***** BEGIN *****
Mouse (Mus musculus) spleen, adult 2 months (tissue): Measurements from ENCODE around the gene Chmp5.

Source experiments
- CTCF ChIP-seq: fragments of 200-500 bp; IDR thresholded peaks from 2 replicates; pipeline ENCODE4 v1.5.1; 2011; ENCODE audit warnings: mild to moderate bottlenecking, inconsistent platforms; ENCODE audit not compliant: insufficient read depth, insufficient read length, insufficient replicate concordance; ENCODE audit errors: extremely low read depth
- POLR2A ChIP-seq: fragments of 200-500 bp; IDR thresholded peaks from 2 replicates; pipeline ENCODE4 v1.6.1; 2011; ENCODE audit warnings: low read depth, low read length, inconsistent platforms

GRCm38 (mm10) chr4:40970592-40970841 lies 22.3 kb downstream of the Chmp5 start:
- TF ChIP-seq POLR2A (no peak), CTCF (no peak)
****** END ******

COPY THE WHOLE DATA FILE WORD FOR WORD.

Mouse (Mus musculus) spleen, adult 2 months (tissue): Measurements from ENCODE around the gene Chmp5.

Source experiments
- CTCF ChIP-seq: fragments of 200-500 bp; IDR thresholded peaks from 2 replicates; pipeline ENCODE4 v1.5.1; 2011; ENCODE audit warnings: mild to moderate bottlenecking, inconsistent platforms; ENCODE audit not compliant: insufficient read depth, insufficient read length, insufficient replicate concordance; ENCODE audit errors: extremely low read depth
- POLR2A ChIP-seq: fragments of 200-500 bp; IDR thresholded peaks from 2 replicates; pipeline ENCODE4 v1.6.1; 2011; ENCODE audit warnings: low read depth, low read length, inconsistent platforms

GRCm38 (mm10) chr4:40970592-40970841 lies 22.3 kb downstream of the Chmp5 start:
- TF ChIP-seq POLR2A (no peak), CTCF (no peak)